Work places vary considerably in what’s acceptable dress. The guidelines below reflect a conservative approach to interview attire that will stand you in good stead most of the time. If you are interviewing in a creative field, such as advertising, public relations, fashion, graphic design, theater, or film—you can probably be a bit more creative with your outfit; but make some phone calls—Midd alums can be helpful here—to try to get a sense of the dress code. The same would hold true for organizations where fieldwork is the primary job activity. Use a bit of detective work and your good judgment. The career advisers in CCI are also available to offer "fashion advice" for your interview!
BUSINESS ATTIRE: Women and Men
- A two-piece business suit (navy or other dark color).
- Consistent look; avoid wearing a business suit with sandals or sneakers.
- Well-groomed hairstyle: avoid unusual styles or colors.
- Minimal cologne or perfume.
- No visible body piercing, including multiple earrings in one ear.
- No more than one ring on each hand: wedding/engagement ring acceptable.
- No visible body art; cover tattoos with clothing if possible.
- Breath mints; use one before greeting recruiter.
- White, off-white, or neutral-colored blouse with a conservative neckline.
- Suit with a skirt preferable to a pantsuit.
- Avoid ill-fitting (short, tight, clingy, or slit) skirts; no higher than one to two inches above the knee when standing.
- Closed-toe leather pumps with low to medium heels; avoid open-toe strapped high heels, sandals, or shoes with decorations.
- Skin-colored hosiery.
- Briefcase or portfolio in place of a handbag or purse.
- Understated makeup.
- Small stud earrings instead of dangling or over-sized earrings.
- Long hair pulled back in neat, simple style; no elaborate styles.
- Long-sleeved broadcloth shirt in white or light blue.
- Conservative necktie in color and pattern: avoid cartoon characters, less-than-serious graphics, or theme ties.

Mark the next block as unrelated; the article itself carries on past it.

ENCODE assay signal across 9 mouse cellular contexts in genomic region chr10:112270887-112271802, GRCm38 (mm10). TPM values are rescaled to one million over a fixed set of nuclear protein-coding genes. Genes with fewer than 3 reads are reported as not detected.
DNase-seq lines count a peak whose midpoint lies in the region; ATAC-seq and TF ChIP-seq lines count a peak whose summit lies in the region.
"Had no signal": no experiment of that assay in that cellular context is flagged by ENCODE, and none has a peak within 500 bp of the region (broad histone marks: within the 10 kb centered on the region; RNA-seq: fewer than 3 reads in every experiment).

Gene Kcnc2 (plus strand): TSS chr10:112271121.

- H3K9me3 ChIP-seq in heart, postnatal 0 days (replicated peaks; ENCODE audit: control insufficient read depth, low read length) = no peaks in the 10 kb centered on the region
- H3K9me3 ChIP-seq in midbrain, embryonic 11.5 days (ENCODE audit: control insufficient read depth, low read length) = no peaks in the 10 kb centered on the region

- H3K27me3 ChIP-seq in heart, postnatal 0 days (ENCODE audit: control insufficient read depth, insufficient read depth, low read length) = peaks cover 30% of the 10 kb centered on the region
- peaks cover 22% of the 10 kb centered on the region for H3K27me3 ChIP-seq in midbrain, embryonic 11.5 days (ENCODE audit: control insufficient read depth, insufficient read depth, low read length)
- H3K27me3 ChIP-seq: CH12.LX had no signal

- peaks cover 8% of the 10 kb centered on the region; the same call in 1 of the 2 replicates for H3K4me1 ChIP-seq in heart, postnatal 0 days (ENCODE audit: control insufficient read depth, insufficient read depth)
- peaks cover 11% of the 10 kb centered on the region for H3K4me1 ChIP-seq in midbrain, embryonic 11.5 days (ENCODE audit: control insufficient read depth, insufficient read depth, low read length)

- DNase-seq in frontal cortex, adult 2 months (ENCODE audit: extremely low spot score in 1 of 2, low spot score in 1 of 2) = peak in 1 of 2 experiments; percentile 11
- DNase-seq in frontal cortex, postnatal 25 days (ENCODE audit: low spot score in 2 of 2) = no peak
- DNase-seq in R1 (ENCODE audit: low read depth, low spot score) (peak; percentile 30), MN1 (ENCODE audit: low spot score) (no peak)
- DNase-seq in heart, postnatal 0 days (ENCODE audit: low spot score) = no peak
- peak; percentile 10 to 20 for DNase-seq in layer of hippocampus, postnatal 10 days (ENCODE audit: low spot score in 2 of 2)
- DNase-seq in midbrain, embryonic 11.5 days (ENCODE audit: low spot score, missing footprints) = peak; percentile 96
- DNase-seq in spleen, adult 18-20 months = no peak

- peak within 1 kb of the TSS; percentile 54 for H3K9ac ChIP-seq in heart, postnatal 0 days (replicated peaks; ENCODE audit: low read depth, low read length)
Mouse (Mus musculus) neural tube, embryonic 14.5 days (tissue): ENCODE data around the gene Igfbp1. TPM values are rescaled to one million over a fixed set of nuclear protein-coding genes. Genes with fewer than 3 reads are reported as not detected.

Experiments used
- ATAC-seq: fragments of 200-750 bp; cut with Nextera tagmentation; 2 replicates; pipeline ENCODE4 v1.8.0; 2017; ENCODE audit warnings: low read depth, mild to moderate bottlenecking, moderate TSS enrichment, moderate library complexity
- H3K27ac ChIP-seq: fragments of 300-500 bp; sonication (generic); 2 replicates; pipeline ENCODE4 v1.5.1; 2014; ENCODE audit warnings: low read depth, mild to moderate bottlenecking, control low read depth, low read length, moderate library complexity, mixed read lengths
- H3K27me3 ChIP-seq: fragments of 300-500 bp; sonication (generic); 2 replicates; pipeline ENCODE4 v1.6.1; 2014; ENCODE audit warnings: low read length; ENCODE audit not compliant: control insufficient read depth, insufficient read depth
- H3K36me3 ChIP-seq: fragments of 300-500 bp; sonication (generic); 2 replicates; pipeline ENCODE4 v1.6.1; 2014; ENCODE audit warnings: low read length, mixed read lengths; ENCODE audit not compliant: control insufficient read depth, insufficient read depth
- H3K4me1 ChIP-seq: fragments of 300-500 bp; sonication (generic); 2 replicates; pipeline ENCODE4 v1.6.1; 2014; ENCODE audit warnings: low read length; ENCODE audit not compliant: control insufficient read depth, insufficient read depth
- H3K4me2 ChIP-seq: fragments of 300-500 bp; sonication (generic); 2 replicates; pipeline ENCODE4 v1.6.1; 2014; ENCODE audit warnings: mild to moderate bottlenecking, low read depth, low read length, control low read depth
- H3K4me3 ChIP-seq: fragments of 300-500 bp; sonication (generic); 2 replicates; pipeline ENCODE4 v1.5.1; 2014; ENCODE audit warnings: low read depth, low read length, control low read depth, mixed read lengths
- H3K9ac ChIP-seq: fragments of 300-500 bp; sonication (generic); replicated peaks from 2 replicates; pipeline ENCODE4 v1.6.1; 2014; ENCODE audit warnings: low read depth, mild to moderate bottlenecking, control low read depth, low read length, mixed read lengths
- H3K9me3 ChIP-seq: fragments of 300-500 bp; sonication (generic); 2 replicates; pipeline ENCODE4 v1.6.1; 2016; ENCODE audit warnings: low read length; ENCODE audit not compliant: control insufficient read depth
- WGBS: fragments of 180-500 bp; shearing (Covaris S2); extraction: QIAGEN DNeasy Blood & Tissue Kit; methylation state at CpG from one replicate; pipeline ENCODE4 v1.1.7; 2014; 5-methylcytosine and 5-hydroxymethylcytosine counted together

- High-fitting dark socks; avoid light colored socks with a dark suit.
- Business-style leather shoes.
- Match shoe and belt color; don't mix black and brown.
- Briefcase or portfolio, no backpack.
Attire for employment will generally be either "business" or "business casual." If employers tell you that the dress is business casual, then you should use the following dress code. If you're not sure, ask.
Men—Appropriate Business Casual
Business casual means khakis, chinos, or gabardine trousers and a collared shirt for men, either polo-style or button-down. Ties are optional, with wool or cotton sweaters, trousers, and loafers with dark, coordinated trouser socks being fairly common.
Men—Business Casual No-No's:
T-shirts and jeans (worn together), dirty sneakers, sandals, no belt (and your pants have belt loops), shirttail out, caps (baseball), active wear (jogging suits, wind suits, outdoor wear, camouflage fabrics, military fatigues, hiking boots, etc.).
Women—Appropriate Business Casual
For women, the guidelines are similar to those for men. Higher heels are no longer as popular as they used to be. Slacks, skirts, and city shorts (top of the knee), and tops with coordinating vests or wool or cotton sweaters. Flat leather shoes with dark, coordinating trouser socks are appropriate.
Women—Business Casual No-No's:
Poorly coordinated outfits, humorous attire or accessories, leggings or stirrup pants, casual and short shorts, ultra-short skirts, no hosiery or socks, camisoles, sportswear, T-shirts, jeans, sweats, athletic shoes, or thong-like "flip-flop" sandals.
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